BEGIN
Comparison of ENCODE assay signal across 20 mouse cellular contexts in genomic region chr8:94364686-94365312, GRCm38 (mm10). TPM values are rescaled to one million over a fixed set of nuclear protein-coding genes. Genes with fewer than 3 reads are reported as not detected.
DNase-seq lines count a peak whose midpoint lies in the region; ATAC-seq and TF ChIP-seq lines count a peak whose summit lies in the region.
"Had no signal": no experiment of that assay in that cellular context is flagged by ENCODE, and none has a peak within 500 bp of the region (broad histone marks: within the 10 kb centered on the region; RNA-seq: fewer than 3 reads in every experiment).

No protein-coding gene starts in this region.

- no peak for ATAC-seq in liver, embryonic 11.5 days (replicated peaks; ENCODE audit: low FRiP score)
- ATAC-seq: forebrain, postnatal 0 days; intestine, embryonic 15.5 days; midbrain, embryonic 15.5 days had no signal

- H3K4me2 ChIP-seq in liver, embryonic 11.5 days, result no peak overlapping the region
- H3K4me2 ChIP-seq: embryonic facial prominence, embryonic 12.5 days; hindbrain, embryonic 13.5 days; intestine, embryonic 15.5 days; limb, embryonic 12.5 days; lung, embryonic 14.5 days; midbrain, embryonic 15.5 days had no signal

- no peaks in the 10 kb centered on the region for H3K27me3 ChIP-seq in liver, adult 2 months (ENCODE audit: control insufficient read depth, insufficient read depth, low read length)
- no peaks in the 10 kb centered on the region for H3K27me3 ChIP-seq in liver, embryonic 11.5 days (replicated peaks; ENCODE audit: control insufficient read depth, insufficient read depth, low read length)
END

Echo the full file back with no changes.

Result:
Comparison of ENCODE assay signal across 20 mouse cellular contexts in genomic region chr8:94364686-94365312, GRCm38 (mm10). TPM values are rescaled to one million over a fixed set of nuclear protein-coding genes. Genes with fewer than 3 reads are reported as not detected.
DNase-seq lines count a peak whose midpoint lies in the region; ATAC-seq and TF ChIP-seq lines count a peak whose summit lies in the region.
"Had no signal": no experiment of that assay in that cellular context is flagged by ENCODE, and none has a peak within 500 bp of the region (broad histone marks: within the 10 kb centered on the region; RNA-seq: fewer than 3 reads in every experiment).

No protein-coding gene starts in this region.

- no peak for ATAC-seq in liver, embryonic 11.5 days (replicated peaks; ENCODE audit: low FRiP score)
- ATAC-seq: forebrain, postnatal 0 days; intestine, embryonic 15.5 days; midbrain, embryonic 15.5 days had no signal

- H3K4me2 ChIP-seq in liver, embryonic 11.5 days, result no peak overlapping the region
- H3K4me2 ChIP-seq: embryonic facial prominence, embryonic 12.5 days; hindbrain, embryonic 13.5 days; intestine, embryonic 15.5 days; limb, embryonic 12.5 days; lung, embryonic 14.5 days; midbrain, embryonic 15.5 days had no signal

- no peaks in the 10 kb centered on the region for H3K27me3 ChIP-seq in liver, adult 2 months (ENCODE audit: control insufficient read depth, insufficient read depth, low read length)
- no peaks in the 10 kb centered on the region for H3K27me3 ChIP-seq in liver, embryonic 11.5 days (replicated peaks; ENCODE audit: control insufficient read depth, insufficient read depth, low read length)